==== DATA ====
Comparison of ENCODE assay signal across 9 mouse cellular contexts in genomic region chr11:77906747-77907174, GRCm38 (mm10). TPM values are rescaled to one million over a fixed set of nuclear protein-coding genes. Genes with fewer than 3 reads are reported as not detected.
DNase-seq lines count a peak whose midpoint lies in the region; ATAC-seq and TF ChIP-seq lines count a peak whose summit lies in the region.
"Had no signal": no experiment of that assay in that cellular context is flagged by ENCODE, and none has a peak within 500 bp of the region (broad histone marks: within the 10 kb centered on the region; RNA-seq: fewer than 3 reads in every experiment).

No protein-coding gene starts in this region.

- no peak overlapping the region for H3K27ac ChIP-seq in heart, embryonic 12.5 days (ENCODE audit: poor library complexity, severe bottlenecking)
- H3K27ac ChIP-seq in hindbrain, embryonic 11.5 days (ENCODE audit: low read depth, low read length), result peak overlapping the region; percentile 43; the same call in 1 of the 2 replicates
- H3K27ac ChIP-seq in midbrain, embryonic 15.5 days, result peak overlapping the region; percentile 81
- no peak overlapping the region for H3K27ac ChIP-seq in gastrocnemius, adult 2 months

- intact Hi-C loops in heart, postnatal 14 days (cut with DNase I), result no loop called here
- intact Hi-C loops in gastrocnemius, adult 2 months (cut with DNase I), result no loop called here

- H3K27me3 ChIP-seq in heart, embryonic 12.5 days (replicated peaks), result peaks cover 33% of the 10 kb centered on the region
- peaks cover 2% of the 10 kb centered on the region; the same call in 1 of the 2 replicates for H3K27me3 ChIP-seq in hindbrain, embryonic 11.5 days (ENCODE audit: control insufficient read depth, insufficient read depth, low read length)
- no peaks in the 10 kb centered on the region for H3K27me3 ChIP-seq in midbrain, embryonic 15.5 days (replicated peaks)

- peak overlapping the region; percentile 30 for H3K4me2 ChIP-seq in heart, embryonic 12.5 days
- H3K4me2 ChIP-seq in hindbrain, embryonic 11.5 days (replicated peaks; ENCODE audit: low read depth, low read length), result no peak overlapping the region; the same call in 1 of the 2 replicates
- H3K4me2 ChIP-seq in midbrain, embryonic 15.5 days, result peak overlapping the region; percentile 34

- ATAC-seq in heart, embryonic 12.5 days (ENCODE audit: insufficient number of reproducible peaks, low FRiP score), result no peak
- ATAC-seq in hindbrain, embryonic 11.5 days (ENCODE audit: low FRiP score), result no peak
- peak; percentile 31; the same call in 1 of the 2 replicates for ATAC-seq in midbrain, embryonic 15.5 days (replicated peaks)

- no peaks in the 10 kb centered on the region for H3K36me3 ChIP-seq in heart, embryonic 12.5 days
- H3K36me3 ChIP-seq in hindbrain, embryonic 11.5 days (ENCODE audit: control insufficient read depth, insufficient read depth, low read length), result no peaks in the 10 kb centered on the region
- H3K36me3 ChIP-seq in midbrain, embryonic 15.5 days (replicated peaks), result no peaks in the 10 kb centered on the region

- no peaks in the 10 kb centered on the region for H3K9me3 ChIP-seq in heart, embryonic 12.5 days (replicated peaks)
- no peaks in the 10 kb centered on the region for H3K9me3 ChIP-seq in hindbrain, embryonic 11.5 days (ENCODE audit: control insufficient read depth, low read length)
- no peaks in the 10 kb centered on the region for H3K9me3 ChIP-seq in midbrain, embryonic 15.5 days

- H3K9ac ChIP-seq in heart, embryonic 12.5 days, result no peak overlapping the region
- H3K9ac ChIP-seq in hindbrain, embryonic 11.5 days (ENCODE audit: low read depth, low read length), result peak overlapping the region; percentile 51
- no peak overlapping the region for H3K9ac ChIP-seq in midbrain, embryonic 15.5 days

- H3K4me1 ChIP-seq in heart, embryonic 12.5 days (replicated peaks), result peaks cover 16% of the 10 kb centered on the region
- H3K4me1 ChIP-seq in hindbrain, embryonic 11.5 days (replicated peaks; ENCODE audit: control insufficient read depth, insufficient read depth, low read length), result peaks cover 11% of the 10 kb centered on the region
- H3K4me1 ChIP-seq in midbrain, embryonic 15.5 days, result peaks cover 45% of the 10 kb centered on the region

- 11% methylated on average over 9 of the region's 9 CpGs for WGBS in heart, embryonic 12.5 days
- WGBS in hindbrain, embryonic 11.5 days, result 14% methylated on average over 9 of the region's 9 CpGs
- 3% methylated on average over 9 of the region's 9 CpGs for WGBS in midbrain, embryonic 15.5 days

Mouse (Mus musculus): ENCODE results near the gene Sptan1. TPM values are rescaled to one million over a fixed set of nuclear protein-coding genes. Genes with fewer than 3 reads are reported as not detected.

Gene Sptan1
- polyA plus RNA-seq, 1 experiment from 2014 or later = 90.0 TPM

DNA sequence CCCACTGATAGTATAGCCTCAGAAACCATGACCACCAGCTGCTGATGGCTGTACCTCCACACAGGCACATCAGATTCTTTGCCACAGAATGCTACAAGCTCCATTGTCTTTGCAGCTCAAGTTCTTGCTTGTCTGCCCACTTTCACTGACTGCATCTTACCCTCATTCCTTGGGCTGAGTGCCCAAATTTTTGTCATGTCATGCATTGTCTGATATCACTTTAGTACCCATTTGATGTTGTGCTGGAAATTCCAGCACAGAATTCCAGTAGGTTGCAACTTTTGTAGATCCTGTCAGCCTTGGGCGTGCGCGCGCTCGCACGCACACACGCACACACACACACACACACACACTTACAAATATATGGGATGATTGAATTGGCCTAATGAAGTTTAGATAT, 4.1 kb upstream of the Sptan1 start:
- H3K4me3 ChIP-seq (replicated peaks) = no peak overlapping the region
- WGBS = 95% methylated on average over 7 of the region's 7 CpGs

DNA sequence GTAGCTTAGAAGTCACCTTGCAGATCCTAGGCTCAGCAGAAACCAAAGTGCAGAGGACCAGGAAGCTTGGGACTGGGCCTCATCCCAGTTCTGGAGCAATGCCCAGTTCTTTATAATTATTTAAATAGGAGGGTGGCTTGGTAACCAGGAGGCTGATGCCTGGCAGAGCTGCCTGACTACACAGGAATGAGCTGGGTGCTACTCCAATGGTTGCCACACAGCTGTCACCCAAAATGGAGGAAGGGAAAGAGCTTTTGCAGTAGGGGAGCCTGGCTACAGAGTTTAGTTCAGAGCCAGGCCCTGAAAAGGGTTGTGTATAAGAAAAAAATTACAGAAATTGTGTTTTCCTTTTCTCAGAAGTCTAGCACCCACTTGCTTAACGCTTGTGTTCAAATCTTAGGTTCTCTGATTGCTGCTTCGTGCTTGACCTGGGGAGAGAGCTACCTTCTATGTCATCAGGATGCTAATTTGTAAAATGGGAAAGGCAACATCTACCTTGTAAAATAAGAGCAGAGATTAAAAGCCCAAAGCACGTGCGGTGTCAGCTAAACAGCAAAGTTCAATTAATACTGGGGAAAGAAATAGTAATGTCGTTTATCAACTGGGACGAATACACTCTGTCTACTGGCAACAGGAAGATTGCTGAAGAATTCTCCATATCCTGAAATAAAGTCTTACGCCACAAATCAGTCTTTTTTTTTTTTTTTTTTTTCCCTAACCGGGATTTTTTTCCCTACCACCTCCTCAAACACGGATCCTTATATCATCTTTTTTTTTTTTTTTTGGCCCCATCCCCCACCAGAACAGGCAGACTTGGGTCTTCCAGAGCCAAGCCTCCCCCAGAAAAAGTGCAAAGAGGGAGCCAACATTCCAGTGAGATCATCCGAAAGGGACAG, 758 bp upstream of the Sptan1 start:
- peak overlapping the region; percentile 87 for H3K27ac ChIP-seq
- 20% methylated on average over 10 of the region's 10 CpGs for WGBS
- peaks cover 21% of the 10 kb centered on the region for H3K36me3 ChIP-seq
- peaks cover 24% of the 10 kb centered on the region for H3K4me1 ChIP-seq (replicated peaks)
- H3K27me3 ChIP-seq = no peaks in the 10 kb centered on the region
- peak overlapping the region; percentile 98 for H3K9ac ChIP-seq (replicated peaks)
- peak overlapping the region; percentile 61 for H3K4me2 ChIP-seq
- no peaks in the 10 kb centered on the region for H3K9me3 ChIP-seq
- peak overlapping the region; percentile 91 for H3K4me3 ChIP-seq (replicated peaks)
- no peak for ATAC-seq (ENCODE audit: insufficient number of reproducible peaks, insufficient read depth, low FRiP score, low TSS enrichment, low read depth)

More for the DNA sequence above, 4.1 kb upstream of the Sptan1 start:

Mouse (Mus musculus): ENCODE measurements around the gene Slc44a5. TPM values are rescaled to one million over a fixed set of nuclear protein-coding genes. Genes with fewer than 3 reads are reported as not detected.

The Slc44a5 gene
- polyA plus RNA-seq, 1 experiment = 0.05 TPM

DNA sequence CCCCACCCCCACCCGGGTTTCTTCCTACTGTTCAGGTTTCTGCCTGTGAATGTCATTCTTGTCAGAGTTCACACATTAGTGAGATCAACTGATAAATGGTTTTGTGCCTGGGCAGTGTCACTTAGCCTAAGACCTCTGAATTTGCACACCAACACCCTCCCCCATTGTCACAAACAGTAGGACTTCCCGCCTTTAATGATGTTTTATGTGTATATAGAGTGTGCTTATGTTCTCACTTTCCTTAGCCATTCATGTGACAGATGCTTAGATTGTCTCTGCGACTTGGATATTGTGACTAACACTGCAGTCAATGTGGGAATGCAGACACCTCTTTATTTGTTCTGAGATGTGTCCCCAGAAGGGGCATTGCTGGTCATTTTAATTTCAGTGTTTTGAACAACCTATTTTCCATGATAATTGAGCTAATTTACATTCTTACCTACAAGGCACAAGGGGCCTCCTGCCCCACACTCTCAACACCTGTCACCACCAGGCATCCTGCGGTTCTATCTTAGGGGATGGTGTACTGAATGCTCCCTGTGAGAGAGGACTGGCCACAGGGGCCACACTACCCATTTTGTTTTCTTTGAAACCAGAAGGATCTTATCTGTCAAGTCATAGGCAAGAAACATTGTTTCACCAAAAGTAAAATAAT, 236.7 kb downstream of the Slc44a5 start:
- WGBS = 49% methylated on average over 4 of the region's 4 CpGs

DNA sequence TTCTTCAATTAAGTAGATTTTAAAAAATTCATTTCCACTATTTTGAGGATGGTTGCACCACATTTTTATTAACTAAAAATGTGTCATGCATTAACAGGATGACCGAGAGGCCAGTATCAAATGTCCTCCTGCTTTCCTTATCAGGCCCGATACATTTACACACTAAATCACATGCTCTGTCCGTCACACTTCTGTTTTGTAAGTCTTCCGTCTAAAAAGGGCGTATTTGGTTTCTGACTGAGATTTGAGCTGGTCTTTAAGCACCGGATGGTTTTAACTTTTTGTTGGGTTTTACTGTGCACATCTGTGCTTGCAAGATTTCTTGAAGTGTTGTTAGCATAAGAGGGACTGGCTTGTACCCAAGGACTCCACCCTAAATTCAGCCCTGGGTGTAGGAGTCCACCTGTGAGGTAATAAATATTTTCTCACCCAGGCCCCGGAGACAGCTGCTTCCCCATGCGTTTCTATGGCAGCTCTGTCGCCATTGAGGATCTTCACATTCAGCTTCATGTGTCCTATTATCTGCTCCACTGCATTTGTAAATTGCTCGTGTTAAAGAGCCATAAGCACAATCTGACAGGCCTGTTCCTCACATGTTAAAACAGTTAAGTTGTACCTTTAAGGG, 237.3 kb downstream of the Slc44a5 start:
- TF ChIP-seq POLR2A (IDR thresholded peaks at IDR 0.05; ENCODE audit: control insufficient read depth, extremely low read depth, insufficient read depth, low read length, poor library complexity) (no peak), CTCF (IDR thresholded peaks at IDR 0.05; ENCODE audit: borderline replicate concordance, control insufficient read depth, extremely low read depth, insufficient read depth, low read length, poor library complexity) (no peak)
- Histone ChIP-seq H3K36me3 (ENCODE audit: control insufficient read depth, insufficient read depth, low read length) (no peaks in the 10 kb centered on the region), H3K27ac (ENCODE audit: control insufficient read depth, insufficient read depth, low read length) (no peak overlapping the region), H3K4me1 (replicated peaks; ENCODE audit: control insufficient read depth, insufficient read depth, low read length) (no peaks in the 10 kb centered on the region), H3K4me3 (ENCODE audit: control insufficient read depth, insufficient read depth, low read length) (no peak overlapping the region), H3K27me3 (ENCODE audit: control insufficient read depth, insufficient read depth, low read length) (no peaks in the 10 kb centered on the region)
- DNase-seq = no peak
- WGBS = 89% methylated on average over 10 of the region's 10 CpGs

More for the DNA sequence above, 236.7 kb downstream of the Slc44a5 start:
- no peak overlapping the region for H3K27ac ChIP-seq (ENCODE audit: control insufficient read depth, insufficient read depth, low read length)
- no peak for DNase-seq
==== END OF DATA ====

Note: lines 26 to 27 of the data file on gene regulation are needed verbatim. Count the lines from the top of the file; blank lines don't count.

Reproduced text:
- H3K9ac ChIP-seq in heart, embryonic 12.5 days, result no peak overlapping the region
- H3K9ac ChIP-seq in hindbrain, embryonic 11.5 days (ENCODE audit: low read depth, low read length), result peak overlapping the region; percentile 51